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The Mercedes-Benz X-Class is in hot demand! Did the German brand give up on utes too quickly? | Opinion

The Mercedes-Benz X-Class is in high demand despite being axed by the German brand.

Hindsight is wonderful. No-one would ever make the wrong decision if they could sneak ahead into the future and see what the impact would really be, and then adjust accordingly.

But, unfortunately, we don’t live in a world like that, which means sometimes decisions get made that turn out to be the wrong ones.

For example, did Mercedes-Benz give up on the X-Class too soon? Because a look at the used car prices for these German utes on our sister classifieds website, Autotrader.com.au, suggest interest in the X-Class remains high.

As we’ve written previously, the X-Class seemed like it had all the elements it needed to be a sales success. The most popular premium brand was joining a burgeoning ute market at a time when people were beginning to pay more for a more luxurious and/or powerful ute.

In the end it lasted just two years in Australia, arriving in 2018 and disappearing from the showroom by the end of 2020.

At the time of its demise, the range-topping X350d was priced at $79,415 (plus on-road costs), but according to the ads on Autotrader that money will only get you a model with more than 60,000km on the odometer already. 

At the time of writing there were more than a dozen X350d advertised on Autotrader for more than the original list price. The most expensive example advertised is a 2018 X350d for $109,886 (plus on-road costs), which the advertiser claims has just 80km on the clock. That’s a $30,000 premium for a four-year-old car.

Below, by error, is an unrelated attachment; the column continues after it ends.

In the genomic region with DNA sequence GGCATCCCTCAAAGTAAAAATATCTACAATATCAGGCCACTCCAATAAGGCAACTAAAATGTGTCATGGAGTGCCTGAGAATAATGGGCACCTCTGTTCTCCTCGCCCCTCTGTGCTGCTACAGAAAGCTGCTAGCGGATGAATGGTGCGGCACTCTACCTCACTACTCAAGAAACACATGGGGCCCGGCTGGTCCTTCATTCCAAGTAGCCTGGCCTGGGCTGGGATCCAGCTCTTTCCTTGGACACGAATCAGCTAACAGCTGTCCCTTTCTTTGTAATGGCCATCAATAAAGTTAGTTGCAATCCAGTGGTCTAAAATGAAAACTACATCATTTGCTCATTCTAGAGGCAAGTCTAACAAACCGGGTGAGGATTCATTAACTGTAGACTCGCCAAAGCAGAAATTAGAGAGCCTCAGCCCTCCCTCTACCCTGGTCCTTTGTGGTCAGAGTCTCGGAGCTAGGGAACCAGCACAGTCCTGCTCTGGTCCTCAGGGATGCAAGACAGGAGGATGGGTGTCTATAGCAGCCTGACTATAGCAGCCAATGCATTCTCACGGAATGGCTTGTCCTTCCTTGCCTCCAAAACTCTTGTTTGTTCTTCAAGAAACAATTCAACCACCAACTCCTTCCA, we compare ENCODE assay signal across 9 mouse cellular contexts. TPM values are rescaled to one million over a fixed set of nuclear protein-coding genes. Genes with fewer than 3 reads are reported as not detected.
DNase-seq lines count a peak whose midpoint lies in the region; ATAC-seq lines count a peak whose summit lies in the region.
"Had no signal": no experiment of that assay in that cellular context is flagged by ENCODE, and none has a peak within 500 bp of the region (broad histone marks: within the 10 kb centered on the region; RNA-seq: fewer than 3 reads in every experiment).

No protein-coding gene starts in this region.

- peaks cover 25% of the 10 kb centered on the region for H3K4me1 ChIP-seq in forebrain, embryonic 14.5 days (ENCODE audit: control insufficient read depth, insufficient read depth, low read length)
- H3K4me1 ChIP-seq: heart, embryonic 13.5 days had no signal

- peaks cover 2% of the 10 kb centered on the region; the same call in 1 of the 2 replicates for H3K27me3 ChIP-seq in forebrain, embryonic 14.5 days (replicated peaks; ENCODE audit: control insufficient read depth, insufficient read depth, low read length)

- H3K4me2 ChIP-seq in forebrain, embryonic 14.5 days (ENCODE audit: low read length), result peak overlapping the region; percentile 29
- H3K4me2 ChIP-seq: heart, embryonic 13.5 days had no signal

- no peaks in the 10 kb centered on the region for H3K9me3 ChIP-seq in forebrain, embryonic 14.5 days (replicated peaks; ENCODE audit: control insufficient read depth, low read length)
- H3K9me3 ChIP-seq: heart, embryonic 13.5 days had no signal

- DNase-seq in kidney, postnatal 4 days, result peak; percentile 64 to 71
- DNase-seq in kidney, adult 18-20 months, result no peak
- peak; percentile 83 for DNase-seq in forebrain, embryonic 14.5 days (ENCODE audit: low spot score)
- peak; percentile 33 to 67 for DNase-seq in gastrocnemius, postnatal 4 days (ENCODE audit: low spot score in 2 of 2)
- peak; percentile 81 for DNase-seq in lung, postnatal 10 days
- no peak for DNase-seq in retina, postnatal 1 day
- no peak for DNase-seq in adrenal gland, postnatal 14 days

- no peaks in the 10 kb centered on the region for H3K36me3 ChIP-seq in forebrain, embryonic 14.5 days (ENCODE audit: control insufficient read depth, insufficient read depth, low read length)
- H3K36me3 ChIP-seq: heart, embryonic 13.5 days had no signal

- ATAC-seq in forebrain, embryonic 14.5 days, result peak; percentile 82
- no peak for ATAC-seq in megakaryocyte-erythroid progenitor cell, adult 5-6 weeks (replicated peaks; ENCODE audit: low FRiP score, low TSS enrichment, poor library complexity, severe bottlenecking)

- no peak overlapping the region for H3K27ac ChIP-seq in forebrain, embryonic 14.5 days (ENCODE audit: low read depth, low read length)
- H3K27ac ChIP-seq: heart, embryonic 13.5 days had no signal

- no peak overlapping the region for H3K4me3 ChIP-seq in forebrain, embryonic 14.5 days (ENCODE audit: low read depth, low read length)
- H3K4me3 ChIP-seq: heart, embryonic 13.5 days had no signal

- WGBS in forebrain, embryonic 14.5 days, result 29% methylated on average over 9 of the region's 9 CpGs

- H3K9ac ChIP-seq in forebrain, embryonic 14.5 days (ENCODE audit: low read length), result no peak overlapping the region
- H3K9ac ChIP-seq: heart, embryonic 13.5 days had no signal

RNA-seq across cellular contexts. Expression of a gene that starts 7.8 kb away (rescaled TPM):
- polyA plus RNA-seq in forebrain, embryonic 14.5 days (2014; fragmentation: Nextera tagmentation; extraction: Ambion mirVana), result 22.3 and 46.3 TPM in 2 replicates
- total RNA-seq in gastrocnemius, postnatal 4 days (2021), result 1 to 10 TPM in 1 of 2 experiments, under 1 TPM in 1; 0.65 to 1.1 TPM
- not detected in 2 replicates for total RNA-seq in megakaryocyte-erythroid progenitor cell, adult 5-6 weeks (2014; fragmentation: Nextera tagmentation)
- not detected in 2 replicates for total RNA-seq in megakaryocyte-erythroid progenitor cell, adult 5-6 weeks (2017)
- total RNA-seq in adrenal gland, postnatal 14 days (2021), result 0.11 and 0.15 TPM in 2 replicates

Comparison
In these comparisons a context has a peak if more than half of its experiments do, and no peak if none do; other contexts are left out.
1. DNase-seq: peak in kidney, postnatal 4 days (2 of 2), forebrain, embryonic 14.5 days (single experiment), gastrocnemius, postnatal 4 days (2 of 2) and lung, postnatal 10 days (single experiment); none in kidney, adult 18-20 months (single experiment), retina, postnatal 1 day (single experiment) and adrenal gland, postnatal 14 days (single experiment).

Of course, an advertised price doesn’t mean that’s what the car is worth or even what someone is willing to pay for it, but with so many high asking prices for X-Class, it does suggest that demand for the German ute is perhaps stronger than it was when it was new.

Mercedes undoubtedly made a mistake originally launching the X-Class with only a four-cylinder turbo-diesel engine and not the more powerful V6. And it did arrive at a time when buyers hadn’t yet accepted that a dual-cab ute could be worth more than $70k, but with the emergence of the likes of the Ford Ranger Raptor, Volkswagen Amarok W580 and other premium-priced utes, things have changed.

Which makes you wonder what might have happened if Mercedes had stuck to its supposed original plan, which was to assess the market with the Nissan Navara-based model and then take those learnings and develop their own, in-house built ute.

If people are truly willing to pay over original pricing for used examples - in some cases with more than 40,000km on the odo - Mercedes may have been rewarded if they’d had more patience.

Like any in-demand commodity that it’s in short supply, the price will go up. Unquestionably one element of X-Class’ current price position is the overall lack of supply across the car industry. Buyers looking for a V6-powered ute who are unable to secure an alternative, or simply couldn’t get an X-Class before it was axed during the pandemic-impacted 2020, will now be fighting for what’s left.

Or perhaps the X-Class has suffered the same fate as Vincent Van Gogh, under-appreciated in its time but valued now that it’s gone…